• $\begingroup$ @jumpjack Not yet. $\endgroup$
    – B--rian
    May 2, 2022 at 6:50

3 Answers 3


I wrote the source you need some years ago:


The Arduino/Processing version was just a demo program to manually control a TENVIS camera by multiple buttons, it lacks the "astronomical algorithm".

The Javascript version contains astronomical calculations and a demo page which connects to a local TENVIS camera.

I also built a prototype...

prototype https://jumpjack.wixsite.com/progetti/ipsun

...then I found, at MakerFairRome 2016, a maker which sold on Kickstarter a ready-made heliostat, initially named "Lucy", then renamed "Caia"... but 5 years passed and it has not yet been born... so I think I'll have to go back to my project and develop my own heliostat.

But in the meantime I found this page about a "static heliostat", and now I am trying to reverse-engineer it to figure out if it could be easier/cheaper:

Static heliostat

Static heliostat - sun strip


Additional resource with dozens of links to heliostats, coelostats, and whatelse...:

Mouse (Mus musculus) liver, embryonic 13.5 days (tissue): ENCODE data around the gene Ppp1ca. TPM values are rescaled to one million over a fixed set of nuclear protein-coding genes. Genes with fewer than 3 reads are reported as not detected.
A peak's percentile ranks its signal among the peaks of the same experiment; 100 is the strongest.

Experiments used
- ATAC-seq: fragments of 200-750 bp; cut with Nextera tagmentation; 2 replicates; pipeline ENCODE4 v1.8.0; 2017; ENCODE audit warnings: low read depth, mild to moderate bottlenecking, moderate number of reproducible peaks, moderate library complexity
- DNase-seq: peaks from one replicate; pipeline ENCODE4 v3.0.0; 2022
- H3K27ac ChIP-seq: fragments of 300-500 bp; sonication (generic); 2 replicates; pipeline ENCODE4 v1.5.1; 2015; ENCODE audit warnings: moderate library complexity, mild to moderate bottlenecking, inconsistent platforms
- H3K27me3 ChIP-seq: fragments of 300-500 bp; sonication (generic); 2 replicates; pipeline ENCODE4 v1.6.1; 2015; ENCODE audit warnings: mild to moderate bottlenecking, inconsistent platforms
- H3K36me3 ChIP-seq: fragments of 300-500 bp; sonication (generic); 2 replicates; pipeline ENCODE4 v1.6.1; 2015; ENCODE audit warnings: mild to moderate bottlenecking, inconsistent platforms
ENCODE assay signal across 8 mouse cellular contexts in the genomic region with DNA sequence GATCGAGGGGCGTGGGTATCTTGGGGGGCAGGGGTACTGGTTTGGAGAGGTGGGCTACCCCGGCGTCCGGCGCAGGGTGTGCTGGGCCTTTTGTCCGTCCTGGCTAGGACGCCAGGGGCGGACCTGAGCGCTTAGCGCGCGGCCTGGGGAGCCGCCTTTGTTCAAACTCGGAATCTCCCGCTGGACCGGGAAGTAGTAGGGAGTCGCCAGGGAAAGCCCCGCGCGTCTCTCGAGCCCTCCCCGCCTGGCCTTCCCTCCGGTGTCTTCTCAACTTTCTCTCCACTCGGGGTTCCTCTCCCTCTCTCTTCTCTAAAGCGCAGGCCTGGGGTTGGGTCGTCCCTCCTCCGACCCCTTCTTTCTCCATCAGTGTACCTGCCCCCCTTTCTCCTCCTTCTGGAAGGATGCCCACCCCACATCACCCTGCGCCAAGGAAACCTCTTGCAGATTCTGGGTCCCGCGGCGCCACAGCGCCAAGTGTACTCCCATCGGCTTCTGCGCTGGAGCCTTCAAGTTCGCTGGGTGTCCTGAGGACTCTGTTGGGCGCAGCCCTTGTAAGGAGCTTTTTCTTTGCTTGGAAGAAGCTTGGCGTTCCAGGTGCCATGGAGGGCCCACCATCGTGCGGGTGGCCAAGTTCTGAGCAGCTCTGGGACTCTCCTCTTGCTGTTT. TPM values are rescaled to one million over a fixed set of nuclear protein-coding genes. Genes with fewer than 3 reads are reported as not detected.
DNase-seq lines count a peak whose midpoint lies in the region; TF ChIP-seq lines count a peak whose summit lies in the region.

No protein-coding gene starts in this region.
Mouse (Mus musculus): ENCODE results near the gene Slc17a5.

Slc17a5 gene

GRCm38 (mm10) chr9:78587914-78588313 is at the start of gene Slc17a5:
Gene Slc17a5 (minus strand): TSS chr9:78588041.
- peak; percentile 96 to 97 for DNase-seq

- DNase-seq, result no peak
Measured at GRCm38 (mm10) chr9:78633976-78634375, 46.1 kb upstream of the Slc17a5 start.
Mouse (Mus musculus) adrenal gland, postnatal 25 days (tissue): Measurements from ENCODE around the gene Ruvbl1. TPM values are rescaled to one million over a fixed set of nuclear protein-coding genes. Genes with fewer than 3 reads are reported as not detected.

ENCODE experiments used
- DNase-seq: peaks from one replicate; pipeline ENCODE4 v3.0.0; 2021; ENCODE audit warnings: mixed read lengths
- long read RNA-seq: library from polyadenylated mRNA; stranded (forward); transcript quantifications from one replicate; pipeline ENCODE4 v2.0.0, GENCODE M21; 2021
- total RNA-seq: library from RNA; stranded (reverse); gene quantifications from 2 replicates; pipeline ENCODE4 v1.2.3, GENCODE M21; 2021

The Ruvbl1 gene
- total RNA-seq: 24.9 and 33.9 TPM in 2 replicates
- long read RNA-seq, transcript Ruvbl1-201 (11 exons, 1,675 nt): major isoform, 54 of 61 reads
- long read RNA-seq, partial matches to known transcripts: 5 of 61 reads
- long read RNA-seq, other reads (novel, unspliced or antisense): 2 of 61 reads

• $\begingroup$ I have answered your question about the SolarReflector. Now, what would be your ideal design for a cheap and practical reflector? I am also very interested in this work :-) $\endgroup$ Jan 22, 2022 at 19:07

Assuming you know Sun Altitude/Elevation and Azimuth at a given location on Earth (you can calculate it using any astronomy library, such as suncalc.js), and the Altitude/Elevation and Azimuth of target w.r.t mirror, the mirror must point toward this direction:

mirrorAz = TargetAz + (SunAz - TargetAz) / 2
mirrorAlt = TargetAlt + (SunAlt - TargetAlt) / 2

Azimuth explanation

Elevation explanation


I just discovered that a lot less math is needed to build an heliostat: